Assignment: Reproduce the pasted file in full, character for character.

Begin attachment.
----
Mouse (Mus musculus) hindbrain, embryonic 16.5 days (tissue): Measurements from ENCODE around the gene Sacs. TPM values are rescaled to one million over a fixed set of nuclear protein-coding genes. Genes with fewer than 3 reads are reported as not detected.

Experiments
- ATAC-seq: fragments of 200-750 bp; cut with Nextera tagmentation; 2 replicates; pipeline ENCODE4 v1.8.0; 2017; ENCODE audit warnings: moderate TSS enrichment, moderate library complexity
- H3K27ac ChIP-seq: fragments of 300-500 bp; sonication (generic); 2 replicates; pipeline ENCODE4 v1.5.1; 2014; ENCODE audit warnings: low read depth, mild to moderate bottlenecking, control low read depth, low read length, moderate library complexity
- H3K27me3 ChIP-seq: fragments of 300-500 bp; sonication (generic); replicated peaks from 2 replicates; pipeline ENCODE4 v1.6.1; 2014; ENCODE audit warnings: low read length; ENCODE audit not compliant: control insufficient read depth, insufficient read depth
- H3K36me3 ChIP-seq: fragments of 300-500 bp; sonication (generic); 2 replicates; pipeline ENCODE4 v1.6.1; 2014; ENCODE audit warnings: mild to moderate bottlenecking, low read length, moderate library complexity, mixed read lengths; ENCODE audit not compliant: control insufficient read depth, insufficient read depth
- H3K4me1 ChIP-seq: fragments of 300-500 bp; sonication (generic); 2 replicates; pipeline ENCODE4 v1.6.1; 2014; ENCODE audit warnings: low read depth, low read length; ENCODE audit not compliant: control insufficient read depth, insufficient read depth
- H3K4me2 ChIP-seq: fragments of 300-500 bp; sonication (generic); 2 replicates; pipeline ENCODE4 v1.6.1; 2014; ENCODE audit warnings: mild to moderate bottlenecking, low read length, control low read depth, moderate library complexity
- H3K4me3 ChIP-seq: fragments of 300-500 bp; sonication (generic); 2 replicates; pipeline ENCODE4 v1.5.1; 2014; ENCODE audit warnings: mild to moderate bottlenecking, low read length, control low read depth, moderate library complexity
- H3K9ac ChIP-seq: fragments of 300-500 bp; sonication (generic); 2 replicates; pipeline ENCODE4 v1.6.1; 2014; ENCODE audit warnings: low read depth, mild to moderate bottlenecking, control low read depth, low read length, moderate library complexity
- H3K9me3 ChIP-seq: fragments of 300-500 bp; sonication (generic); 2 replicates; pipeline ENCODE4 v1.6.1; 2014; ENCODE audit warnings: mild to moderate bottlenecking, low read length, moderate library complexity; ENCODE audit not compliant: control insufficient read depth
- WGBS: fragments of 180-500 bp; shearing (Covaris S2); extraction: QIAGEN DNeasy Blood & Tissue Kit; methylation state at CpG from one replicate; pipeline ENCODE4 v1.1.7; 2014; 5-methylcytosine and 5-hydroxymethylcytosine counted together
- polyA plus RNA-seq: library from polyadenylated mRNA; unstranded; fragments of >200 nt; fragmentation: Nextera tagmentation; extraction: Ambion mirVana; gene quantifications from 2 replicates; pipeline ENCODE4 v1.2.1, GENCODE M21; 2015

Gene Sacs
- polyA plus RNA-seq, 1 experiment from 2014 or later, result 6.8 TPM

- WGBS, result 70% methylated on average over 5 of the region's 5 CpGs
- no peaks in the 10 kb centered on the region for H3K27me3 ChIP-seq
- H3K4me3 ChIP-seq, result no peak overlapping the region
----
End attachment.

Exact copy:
Mouse (Mus musculus) hindbrain, embryonic 16.5 days (tissue): Measurements from ENCODE around the gene Sacs. TPM values are rescaled to one million over a fixed set of nuclear protein-coding genes. Genes with fewer than 3 reads are reported as not detected.

Experiments
- ATAC-seq: fragments of 200-750 bp; cut with Nextera tagmentation; 2 replicates; pipeline ENCODE4 v1.8.0; 2017; ENCODE audit warnings: moderate TSS enrichment, moderate library complexity
- H3K27ac ChIP-seq: fragments of 300-500 bp; sonication (generic); 2 replicates; pipeline ENCODE4 v1.5.1; 2014; ENCODE audit warnings: low read depth, mild to moderate bottlenecking, control low read depth, low read length, moderate library complexity
- H3K27me3 ChIP-seq: fragments of 300-500 bp; sonication (generic); replicated peaks from 2 replicates; pipeline ENCODE4 v1.6.1; 2014; ENCODE audit warnings: low read length; ENCODE audit not compliant: control insufficient read depth, insufficient read depth
- H3K36me3 ChIP-seq: fragments of 300-500 bp; sonication (generic); 2 replicates; pipeline ENCODE4 v1.6.1; 2014; ENCODE audit warnings: mild to moderate bottlenecking, low read length, moderate library complexity, mixed read lengths; ENCODE audit not compliant: control insufficient read depth, insufficient read depth
- H3K4me1 ChIP-seq: fragments of 300-500 bp; sonication (generic); 2 replicates; pipeline ENCODE4 v1.6.1; 2014; ENCODE audit warnings: low read depth, low read length; ENCODE audit not compliant: control insufficient read depth, insufficient read depth
- H3K4me2 ChIP-seq: fragments of 300-500 bp; sonication (generic); 2 replicates; pipeline ENCODE4 v1.6.1; 2014; ENCODE audit warnings: mild to moderate bottlenecking, low read length, control low read depth, moderate library complexity
- H3K4me3 ChIP-seq: fragments of 300-500 bp; sonication (generic); 2 replicates; pipeline ENCODE4 v1.5.1; 2014; ENCODE audit warnings: mild to moderate bottlenecking, low read length, control low read depth, moderate library complexity
- H3K9ac ChIP-seq: fragments of 300-500 bp; sonication (generic); 2 replicates; pipeline ENCODE4 v1.6.1; 2014; ENCODE audit warnings: low read depth, mild to moderate bottlenecking, control low read depth, low read length, moderate library complexity
- H3K9me3 ChIP-seq: fragments of 300-500 bp; sonication (generic); 2 replicates; pipeline ENCODE4 v1.6.1; 2014; ENCODE audit warnings: mild to moderate bottlenecking, low read length, moderate library complexity; ENCODE audit not compliant: control insufficient read depth
- WGBS: fragments of 180-500 bp; shearing (Covaris S2); extraction: QIAGEN DNeasy Blood & Tissue Kit; methylation state at CpG from one replicate; pipeline ENCODE4 v1.1.7; 2014; 5-methylcytosine and 5-hydroxymethylcytosine counted together
- polyA plus RNA-seq: library from polyadenylated mRNA; unstranded; fragments of >200 nt; fragmentation: Nextera tagmentation; extraction: Ambion mirVana; gene quantifications from 2 replicates; pipeline ENCODE4 v1.2.1, GENCODE M21; 2015

Gene Sacs
- polyA plus RNA-seq, 1 experiment from 2014 or later, result 6.8 TPM

- WGBS, result 70% methylated on average over 5 of the region's 5 CpGs
- no peaks in the 10 kb centered on the region for H3K27me3 ChIP-seq
- H3K4me3 ChIP-seq, result no peak overlapping the region